›› The technology needed to electrify farming vehicles
The past decade has been one of rapid growth in the uptake of electric vehicles (EVs) for transportation, with Europe becoming the largest market for electric cars for the first time in 2020. However, we’re still only at the start of our transition to cleaner, greener mobility with industries like agriculture still relying on diesel-powered vehicles. Here Steve Hughes, managing director at e-mobility power component specialist REO UK, explains how the electrification of farming trucks can reduce agriculture’s environmental burden.
A 2020 McKinsey report estimates that over one quarter of global carbon dioxide, methane and nitrous oxide emissions can be attributed to agriculture, forestry and land use change — notably, deforestation creating space for agriculture. While there is little research on how much of the global greenhouse gas (GHG) emissions can be attributed to non-road mobile machinery for farming, energy use in agriculture to power machinery is responsible for 1.5 per cent of GHG emissions. This may seem like a small number but, it could be as much as 690,000 gigatons of gases per year.
Electrification of farming vehicles could go some way to reduce agriculture’s environmental burden. However, modern farming relies on fleets of heavy-duty vehicles that can weigh more than 25,000 kilograms with added attachments. All this weight, combined with long working days and large acreages, adds to the challenge of electrification.
Diesel is still the popular fuel choice for farmers because it packs approximately 27 times more energy per full tank compared to batteries and, therefore, can work all day without having to refill. If EVs are to compete in this sector, the vehicle components need to be efficient to extend the battery runtime for as long as possible.
Optimising battery life with braking resistors
When a driver applies the brakes on a tractor, heat is one of the main excess energies produced and lost. Regenerative braking involves recovering this energy and feeding it back into other vehicle processes, minimising losses and reducing the amount of required battery power. Braking resistors with good heat dissipation are needed to make sure excess energy is used productively and doesn’t overload the system. The braking resistors by REO UK, for example, use water-cooling for increased heat dissipation, allowing more energy to be reclaimed into alternative processes.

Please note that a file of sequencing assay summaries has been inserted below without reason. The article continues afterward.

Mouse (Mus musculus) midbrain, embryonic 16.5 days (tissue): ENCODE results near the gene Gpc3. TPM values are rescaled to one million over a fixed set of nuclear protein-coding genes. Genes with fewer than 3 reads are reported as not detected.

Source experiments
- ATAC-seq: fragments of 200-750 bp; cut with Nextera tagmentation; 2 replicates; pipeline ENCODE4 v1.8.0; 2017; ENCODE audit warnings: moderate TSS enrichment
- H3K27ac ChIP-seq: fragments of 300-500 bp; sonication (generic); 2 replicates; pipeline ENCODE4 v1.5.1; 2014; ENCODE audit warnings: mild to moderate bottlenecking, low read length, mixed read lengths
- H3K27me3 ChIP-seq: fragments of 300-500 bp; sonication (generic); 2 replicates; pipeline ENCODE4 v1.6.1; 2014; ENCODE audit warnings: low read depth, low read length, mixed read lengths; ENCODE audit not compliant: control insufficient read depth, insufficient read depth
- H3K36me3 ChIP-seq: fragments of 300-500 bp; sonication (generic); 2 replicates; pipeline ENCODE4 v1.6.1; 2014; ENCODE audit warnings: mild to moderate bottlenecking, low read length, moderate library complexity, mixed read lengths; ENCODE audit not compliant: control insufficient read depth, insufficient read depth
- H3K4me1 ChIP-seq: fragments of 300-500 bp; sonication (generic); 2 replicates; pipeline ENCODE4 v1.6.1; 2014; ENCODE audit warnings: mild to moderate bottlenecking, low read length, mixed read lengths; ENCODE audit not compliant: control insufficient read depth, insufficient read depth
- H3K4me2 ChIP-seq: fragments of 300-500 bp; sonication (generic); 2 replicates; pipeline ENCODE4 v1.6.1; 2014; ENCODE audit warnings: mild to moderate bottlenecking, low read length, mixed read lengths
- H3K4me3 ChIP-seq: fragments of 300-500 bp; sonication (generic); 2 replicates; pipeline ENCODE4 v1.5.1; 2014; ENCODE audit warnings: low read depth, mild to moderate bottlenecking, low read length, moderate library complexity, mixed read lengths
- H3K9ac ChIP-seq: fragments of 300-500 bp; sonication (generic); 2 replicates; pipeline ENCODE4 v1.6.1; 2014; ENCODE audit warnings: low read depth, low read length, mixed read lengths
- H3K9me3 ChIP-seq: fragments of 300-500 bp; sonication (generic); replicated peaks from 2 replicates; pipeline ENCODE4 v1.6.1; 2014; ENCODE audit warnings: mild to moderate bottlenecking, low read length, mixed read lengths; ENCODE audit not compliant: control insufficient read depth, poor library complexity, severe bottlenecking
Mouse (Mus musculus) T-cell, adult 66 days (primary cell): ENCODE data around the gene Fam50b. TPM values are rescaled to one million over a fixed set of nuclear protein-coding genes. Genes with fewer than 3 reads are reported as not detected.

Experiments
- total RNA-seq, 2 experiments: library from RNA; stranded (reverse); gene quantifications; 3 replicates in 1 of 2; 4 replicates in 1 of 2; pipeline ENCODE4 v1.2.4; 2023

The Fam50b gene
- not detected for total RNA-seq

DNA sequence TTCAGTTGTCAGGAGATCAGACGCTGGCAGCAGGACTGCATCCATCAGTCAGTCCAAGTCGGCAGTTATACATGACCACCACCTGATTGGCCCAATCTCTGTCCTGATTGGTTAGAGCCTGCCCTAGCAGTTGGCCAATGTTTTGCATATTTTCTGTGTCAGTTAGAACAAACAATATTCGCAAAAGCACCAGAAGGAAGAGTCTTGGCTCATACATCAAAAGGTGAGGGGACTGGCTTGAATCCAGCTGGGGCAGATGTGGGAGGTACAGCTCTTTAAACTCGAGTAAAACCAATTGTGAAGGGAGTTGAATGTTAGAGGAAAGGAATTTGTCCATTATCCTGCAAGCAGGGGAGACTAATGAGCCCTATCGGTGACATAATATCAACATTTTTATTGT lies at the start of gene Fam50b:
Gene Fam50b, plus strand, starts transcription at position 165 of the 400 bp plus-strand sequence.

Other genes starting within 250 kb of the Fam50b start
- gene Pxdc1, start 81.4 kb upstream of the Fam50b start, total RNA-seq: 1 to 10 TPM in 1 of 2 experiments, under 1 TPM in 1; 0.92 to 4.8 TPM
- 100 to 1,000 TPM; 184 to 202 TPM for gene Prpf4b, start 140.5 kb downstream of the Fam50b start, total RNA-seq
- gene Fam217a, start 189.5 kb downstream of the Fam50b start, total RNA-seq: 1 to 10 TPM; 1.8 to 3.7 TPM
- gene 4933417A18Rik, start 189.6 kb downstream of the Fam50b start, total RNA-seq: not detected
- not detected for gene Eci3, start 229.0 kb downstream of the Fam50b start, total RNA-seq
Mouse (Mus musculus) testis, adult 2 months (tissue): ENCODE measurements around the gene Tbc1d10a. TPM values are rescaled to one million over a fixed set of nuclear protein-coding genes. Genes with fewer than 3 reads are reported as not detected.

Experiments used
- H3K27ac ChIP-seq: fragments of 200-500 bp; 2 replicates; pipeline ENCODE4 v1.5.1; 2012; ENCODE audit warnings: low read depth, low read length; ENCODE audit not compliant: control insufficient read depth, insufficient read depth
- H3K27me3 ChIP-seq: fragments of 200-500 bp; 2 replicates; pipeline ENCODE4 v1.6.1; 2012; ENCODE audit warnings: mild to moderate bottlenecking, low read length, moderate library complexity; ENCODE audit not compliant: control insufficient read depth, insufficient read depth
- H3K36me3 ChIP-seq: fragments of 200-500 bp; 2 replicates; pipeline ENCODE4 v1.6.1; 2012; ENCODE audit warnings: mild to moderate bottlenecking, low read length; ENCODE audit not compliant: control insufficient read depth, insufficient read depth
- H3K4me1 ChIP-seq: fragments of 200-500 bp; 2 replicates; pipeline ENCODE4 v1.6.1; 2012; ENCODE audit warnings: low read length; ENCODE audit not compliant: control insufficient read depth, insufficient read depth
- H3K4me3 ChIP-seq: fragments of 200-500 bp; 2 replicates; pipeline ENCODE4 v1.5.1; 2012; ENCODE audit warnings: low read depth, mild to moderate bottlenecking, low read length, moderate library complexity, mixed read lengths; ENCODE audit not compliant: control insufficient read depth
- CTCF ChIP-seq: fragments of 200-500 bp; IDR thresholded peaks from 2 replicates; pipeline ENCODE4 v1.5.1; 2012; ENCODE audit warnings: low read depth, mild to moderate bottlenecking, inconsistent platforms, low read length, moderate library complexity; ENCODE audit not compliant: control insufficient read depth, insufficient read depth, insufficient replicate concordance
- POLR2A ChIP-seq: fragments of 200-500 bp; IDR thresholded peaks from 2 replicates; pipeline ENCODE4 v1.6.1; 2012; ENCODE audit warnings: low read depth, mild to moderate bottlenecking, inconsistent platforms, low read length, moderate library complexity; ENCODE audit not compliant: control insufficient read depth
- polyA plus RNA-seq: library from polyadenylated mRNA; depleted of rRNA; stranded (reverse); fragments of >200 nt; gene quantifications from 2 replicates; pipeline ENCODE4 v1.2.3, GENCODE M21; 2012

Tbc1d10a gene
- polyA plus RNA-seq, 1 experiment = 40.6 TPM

Because of the increased torque needed, braking resistors for heavy-duty farm vehicles must be able to manage a higher wattage than those used for normal EVs. They must also be small because any additional, unnecessary weight-bearing on the vehicle could compact the soil and make it less viable for crop growth. Some big agricultural vehicle manufacturers are currently trialling cable powered EVs, to eliminate the need for a battery and save on weight. However, these EVs would require better infrastructure and could be limited to small driving ranges.
Protecting EVs with better infrastructure
If a farmer has large acreages spread across a vast geographical area, a vehicle may have to leave its base for several days or weeks during harvesting seasons. Therefore, if the infrastructure isn’t in place to accommodate EV charging, farmers can’t be expected to remain productive.
Improving the infrastructure will involve installing more charging points on farmland, fitted with harmonic filters. One of the challenges of increased EV charging is the threat of harmonic currents, which occur when AC power system voltages are converted to DC voltages. REO’s harmonic filter prevent harmonic currents from damaging the grid and overheating the capacitors and transformers in the vehicle. They operate by administering a counteracting frequency, which removes signal distortions and increases the reliability of the charging point, as well as the network stability.
To sow a more sustainable future for farming, EVs will play an important role. To accelerate the switch, EV manufacturers need to choose vehicle components that will prolong battery lifespans and protect the integrity of the charging infrastructure.